A session of the Human Rights Council at the UN European headquarters in Geneva
A session of the Human Rights Council at the UN European headquarters in Geneva. Photo by AP
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Israel will renew its cooperation with the United Nations’ Human Rights Council after a year and a half of boycott, Prime Minister Benjamin Netanyahu decided on Sunday.

In light of the decision, Israel will take part in the periodical hearing regarding human rights in Geneva on Tuesday, a senior Israeli official said.

A team of Israeli diplomats and jurists is departing for Geneva tonight (Sunday) to prepare for Tuesday’s hearing.

Over the last few weeks, the Foreign Ministry has been preparing a special report regarding human rights in Israel and the measures taken by the Israel Defense Forces to prevent harm to innocent civilians in the West Bank.

The prime minster decided to renew ties with the UN Human Rights Council in light of pressure applied by the governments of America and Germany. On Sunday morning, Haaretz published the text of a letter sent by German Foreign Minister Guido Westerwelle to Netanyahu, saying that failure to appear at the hearing would cause severe diplomatic damage to Israel, and that its allies around the world would be hard-pressed to help it.

In recent weeks, Israel has been approached by a slew of nations including Australia, Canada, the United States, Spain, France and Germany, with requests that it participate in the hearing, according to a senior Israeli official. The issue was also raised during a discussion between Netanyahu and UN Secretary General Ban Ki-moon in New York a few weeks ago.

“In light of the fact that we received appropriate recompense for agreeing to resume cooperation with the human rights council, it was decided that Israel will participate in Tuesday’s hearing,” said the official.

Israel has boycotted the UN Human Rights Council in Geneva since March 2012. Avigdor Lieberman, the foreign minister at the time, decided to cut ties with the council after it decided to conduct an international investigation into settlements in the West Bank and East Jerusalem.

The hearing scheduled for Tuesday, called Universal Periodic Review, or UPR, is part of the Human Rights Council’s system for periodically assessing the status of human rights in member nations. All UN member states undergo such a review once every few years, and this process is considered a cornerstone of international human rights.

If Israel had failed to appear at the hearing, it would become the first state to ever boycott the UPR. As a result, Israel would likely receive harsh criticism from the international community, and would be considered responsible for creating a precedent that would allow nations like Iran, Syria, and North Korea to refuse to appear at such hearings in the future.

In recent weeks, Israel has conducted negotiations with friendly Western nations aimed at creating the outline of an agreement that would allow it to return to the UN Human Rights Council, and take part in the upcoming hearing. Deputy Foreign Minister Zeev Elkin, who was appointed by Netanyahu to oversee the negotiations, listed Israel’s demands for such an agreement, and most were met.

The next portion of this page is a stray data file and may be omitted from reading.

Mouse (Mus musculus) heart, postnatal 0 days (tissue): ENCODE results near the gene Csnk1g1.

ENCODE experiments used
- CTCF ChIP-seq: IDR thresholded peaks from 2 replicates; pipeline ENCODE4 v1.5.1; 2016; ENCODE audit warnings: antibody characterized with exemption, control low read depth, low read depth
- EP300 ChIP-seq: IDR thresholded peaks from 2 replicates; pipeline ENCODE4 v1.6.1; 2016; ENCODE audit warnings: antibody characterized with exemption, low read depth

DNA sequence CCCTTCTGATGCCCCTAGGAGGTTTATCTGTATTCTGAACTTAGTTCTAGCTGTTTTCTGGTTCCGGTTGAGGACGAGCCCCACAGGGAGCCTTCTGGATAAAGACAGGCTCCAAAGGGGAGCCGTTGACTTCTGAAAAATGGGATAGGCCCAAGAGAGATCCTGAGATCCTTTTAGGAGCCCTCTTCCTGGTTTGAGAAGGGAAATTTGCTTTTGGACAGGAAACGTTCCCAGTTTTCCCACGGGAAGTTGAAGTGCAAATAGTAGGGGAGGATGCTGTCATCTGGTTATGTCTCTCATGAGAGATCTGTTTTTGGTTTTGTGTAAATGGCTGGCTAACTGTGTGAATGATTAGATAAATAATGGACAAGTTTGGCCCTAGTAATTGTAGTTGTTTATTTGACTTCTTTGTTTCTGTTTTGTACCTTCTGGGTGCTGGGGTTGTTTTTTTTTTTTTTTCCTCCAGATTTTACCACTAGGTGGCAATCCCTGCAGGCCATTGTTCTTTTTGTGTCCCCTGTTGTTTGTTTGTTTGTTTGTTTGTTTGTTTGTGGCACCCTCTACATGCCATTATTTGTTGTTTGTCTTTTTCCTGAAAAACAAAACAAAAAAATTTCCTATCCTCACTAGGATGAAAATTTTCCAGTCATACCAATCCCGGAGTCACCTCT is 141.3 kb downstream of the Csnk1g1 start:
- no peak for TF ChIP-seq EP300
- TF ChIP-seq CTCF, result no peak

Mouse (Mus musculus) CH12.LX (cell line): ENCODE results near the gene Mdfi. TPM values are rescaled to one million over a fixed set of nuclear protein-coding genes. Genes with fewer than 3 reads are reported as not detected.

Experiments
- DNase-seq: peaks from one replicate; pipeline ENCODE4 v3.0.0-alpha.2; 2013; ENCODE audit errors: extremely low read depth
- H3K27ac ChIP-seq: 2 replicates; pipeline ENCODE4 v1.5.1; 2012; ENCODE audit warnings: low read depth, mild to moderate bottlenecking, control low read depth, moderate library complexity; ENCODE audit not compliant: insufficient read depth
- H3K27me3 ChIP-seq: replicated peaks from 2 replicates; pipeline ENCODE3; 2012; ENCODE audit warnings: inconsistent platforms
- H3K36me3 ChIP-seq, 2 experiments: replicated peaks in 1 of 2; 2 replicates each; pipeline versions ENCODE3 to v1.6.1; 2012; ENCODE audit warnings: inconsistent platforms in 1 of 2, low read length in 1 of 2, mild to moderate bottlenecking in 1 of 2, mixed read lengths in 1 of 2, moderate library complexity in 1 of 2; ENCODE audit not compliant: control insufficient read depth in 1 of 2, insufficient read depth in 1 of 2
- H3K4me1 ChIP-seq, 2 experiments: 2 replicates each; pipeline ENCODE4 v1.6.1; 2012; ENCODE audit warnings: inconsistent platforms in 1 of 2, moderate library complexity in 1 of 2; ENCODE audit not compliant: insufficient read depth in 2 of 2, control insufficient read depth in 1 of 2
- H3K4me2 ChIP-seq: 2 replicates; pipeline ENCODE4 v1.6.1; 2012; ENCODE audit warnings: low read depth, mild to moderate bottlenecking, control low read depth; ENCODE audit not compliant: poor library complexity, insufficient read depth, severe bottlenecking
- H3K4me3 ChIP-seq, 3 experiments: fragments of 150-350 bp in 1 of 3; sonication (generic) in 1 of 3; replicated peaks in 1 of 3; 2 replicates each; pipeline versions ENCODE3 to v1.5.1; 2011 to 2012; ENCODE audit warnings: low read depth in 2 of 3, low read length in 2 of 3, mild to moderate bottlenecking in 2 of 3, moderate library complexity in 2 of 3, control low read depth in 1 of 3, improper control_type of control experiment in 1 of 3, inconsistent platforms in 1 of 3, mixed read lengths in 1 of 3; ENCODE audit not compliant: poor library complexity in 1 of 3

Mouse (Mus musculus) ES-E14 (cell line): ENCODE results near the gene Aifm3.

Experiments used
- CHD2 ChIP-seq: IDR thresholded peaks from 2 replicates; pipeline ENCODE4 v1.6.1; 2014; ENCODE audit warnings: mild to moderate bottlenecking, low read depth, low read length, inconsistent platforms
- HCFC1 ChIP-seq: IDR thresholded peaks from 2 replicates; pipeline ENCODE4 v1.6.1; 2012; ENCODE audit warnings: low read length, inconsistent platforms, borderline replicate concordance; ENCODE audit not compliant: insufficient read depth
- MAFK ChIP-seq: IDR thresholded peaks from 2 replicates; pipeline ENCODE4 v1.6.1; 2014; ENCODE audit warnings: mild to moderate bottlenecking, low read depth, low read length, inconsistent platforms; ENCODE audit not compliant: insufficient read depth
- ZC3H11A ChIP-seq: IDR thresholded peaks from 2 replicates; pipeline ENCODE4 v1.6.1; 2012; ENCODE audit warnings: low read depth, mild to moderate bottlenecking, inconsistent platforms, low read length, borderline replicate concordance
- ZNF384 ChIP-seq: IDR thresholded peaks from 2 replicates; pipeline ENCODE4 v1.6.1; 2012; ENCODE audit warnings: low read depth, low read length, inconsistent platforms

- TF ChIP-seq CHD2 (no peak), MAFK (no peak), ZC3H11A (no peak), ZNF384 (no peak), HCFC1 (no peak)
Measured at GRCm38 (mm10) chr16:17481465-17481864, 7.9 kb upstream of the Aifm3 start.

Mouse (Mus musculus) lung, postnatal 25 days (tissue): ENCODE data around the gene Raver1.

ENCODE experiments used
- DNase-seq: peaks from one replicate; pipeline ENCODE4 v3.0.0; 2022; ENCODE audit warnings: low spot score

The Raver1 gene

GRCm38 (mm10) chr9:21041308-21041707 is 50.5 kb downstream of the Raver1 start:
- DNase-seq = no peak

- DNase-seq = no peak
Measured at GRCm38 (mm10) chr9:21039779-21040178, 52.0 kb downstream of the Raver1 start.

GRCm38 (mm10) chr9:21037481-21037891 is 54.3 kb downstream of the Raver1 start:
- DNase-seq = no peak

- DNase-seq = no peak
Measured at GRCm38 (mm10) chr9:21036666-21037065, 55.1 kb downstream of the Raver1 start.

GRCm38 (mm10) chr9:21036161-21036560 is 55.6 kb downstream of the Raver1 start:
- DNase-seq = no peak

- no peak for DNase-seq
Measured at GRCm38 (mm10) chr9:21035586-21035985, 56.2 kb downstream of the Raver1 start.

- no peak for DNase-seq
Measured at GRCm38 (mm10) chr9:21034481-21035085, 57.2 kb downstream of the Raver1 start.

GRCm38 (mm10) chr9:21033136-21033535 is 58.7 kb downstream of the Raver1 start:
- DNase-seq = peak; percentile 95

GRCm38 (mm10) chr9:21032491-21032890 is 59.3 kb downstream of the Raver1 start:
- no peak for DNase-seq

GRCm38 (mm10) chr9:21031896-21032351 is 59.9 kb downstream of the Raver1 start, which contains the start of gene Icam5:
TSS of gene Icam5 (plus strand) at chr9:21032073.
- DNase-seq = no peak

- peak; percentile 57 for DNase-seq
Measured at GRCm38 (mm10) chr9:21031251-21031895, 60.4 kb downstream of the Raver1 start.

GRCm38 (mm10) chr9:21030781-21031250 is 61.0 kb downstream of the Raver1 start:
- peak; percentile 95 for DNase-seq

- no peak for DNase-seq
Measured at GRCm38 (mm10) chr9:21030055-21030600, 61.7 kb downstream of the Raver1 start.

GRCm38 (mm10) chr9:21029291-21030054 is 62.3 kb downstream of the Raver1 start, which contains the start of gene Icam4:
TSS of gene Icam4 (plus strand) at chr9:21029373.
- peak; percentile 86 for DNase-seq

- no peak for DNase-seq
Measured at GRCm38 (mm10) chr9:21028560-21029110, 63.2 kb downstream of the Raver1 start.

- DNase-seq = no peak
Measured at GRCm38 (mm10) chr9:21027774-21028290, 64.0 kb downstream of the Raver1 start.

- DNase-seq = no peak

Israel scored two significant diplomatic victories within the negotiations. The first was the limitation the use of Article 7, or the council’s charter, which stipulates that any conference on human rights would hold a separate discussion of human rights in Israel and the West Bank. Israel is the only nation subject to such a stipulation.

The second achievement was the commitment from the other Western nations to nominate Israel for full membership in the group of states in the UN Human Rights Council known as WEOG (Western Europe and others group). Today, Israel is not a member of any of the regional groups within the human rights council, a fact that makes it difficult for Israel to garner support for various diplomatic endeavors. The vote on Israel’s full membership is to take place in November, according to the agreement.

Senior officials in Israel pointed out that although Israel did not receive a final commitment from the group of Western states, participating in Tuesday’s hearing will increase the likelihood that those states that have expressed reservations regarding Israel’s membership will change their positions.

The renewal of ties with the UN Human Rights Council is a significant diplomatic achievement for Elkin, and Ambassador Aharon Leshno-Yaar, head of the Foreign Ministry’s international organizations department, who led the negotiations. A senior Foreign Ministry official stated that part of the credit also belongs to Lieberman. “Without his [Lieberman’s] decision to cut off ties with the human rights council, we would not have received this upgrade in status, and Western (countries’) understanding that discrimination against Israel in the council must be stopped,” said the official.